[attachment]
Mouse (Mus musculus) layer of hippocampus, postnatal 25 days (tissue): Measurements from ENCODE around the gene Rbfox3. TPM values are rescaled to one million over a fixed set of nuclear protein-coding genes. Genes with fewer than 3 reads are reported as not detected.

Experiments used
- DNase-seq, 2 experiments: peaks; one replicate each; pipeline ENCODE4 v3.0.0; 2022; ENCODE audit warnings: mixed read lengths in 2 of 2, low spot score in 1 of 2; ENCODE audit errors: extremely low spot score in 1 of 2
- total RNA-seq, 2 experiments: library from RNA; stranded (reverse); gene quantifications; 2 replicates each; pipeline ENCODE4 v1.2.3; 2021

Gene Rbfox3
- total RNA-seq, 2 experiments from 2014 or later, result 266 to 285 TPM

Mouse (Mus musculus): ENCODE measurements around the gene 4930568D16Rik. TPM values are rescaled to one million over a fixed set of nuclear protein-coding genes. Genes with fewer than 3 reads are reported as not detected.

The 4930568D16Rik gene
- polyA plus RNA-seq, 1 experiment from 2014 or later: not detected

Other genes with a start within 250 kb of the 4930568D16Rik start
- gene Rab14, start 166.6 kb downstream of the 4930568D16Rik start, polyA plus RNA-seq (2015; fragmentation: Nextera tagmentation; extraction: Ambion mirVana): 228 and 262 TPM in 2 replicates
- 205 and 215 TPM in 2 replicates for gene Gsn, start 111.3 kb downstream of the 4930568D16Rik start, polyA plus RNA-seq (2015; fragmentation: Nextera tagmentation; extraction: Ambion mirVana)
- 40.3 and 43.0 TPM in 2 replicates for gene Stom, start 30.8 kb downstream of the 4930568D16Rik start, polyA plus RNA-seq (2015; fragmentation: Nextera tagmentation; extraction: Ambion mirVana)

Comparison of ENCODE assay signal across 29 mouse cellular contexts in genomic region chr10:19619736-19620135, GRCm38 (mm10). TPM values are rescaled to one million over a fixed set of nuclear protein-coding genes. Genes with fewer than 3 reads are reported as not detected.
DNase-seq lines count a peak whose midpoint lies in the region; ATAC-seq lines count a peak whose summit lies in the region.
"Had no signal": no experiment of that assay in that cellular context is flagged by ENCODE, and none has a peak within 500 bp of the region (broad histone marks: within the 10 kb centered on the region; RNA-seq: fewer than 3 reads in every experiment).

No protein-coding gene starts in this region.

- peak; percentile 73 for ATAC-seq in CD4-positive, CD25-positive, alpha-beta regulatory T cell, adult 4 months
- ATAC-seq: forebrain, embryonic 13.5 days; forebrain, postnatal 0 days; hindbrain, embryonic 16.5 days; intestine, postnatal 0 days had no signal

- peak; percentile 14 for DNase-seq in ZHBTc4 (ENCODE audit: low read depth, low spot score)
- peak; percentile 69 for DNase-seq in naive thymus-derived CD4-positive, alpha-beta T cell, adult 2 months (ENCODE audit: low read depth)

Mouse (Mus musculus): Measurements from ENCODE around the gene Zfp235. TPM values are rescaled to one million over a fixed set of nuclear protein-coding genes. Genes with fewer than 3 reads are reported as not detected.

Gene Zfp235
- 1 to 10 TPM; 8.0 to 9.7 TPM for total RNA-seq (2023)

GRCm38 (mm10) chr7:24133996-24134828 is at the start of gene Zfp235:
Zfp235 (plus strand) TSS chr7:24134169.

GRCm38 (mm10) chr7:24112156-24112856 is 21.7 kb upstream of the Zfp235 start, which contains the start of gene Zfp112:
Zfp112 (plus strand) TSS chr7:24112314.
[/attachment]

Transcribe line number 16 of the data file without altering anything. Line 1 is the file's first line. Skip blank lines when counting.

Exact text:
"Had no signal": no experiment of that assay in that cellular context is flagged by ENCODE, and none has a peak within 500 bp of the region (broad histone marks: within the 10 kb centered on the region; RNA-seq: fewer than 3 reads in every experiment).